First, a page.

Sunday, December 7, 2008

Twilight (book) by Stephenie Meyer

Bella has decided to live in Forks, Washington with her dad, a decision she's not entirely happy with, although she knows it'll be best for her mom. Forks is a small town where everyone knows everyone, and a relative newcomer like Bella (she's visited her dad, but it's been a long time since she's spent much time in Forks) catches everyone's interest. During her first day of school, Bella finds herself most interested in the five gorgeous teens who live with Dr. Cullen and his wife, especially Edward Cullen. Unfortunately, Edward seems to hate Bella on sight, an unusual reaction since she hasn't done anything to earn his hatred and all the other boys at the school like her. It isn't until much later that Bella learns that Edward (and everyone else he lives with, the doctor and his wife included) is a vampire. Bella is more intoxicating to Edward than any other human he's ever met, which is a problem, since he doesn't want to feed on humans, especially on her. Despite the danger, Edward and Bella grow closer and come to love each other more and more. Unfortunately, Bella is still a fragile human, and not all vampires are as against feeding on humans as Edward and his family are.

I enjoy vampire romances, but I read this book mainly to see what all the fuss was about. I know that some people have been wondering whether Meyer is the next J. K. Rowling, and I'd have to say no. I've only read the first book so far, but I don't think it has the wide appeal that Rowling's Harry Potter series does. There's a bit too much romance in the book for lots of boys to flock to it (which isn't saying that the books don't have male fans), and I think the teen angst might be too heavy for many adults. Also, while Rowling created a world full of witches and wizards, parallel to our mundane world, that fans of all sorts could imagine themselves in, Meyer's world seems a bit more limited.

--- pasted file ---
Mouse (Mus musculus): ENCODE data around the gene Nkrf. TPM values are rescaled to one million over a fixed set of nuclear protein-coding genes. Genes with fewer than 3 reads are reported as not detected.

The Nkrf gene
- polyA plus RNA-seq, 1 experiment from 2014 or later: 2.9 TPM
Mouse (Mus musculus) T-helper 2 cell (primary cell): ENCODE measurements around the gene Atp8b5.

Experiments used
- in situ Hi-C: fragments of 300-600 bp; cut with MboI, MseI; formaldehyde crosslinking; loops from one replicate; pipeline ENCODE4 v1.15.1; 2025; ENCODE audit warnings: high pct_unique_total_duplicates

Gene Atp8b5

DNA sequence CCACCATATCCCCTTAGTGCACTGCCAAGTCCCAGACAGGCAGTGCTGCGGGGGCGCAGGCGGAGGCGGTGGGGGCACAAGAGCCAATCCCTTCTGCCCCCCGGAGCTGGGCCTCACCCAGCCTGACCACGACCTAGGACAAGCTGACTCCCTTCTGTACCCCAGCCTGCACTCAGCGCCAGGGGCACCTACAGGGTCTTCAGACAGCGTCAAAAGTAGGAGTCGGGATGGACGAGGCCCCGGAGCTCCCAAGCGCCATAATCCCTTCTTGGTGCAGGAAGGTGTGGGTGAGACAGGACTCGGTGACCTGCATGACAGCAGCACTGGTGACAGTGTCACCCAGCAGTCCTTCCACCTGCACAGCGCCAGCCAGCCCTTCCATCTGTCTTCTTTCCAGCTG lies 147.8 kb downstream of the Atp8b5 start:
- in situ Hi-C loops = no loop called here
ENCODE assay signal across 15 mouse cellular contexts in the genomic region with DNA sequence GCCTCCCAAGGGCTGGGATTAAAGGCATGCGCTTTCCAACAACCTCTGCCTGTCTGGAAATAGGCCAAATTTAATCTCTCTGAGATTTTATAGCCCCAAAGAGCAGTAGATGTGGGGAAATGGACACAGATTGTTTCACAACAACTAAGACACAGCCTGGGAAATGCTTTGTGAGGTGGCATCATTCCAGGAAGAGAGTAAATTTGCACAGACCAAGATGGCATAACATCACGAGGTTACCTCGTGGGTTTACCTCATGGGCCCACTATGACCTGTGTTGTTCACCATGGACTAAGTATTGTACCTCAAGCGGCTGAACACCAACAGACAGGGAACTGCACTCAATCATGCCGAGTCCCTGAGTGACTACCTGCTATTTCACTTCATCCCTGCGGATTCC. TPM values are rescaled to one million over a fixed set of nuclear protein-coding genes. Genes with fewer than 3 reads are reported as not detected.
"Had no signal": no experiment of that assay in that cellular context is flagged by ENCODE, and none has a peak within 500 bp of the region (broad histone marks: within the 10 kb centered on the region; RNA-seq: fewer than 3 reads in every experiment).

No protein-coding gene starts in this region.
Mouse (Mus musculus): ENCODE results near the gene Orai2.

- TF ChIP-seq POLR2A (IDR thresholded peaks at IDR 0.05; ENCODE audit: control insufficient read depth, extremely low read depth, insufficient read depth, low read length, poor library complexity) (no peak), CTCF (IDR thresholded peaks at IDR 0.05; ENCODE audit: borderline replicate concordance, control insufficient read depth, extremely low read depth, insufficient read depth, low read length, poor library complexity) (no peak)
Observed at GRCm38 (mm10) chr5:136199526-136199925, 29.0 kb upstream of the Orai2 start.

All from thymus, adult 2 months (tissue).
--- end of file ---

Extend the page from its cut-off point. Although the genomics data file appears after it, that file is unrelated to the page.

I wasn't sure what to think of Twilight, at first. In the first pages (chapters?), Bella seemed to be looking down on all the people around her. Although, in my opinion, she gets a bit better as the book progresses, she still never really becomes part of the town, she just lives in it. She makes a few friends, but her bonds with them are really shallow - her feelings for Edward are so all-consuming that there doesn't really seem to be room for anything or anyone else, and I guess it doesn't help that she knows secrets about him that she can't ever tell anyone else.

Besides the problems I had with Bella, I also didn't entirely like Meyer's writing style. She seemed to be operating by a few annoying principles: "Never use a word with one syllable when you can use a word with many" or, to a lesser extent, "Never use one word when you can use five." If any Meyer fans ever read this post, I might get bashed for this paragraph, but that's how her writing felt to me. Meyer writes things like "I donned my jacket" instead of "I put on my jacket" - I'm sure it makes for an interesting vocabulary list, but these kinds of things seemed odd for a teenage girl to be thinking and made Bella seem like a heroine in a Victorian novel.

I did start enjoying the book after Bella found out Edward's secret - as I've already mentioned, I really enjoy vampire romances. I don't think I've ever read a romance novel, even one with vampires, where the hero had to always be afraid of killing the heroine - it was really interesting and added a nice bit of tension to all their "getting to know each other" conversations. I loved how Edward had to balance his desire to be close to Bella and protect her with his desire to drink her blood - the rational part of him wanted to get far away from her for her sake, but the emotional part of him wanted to be near her.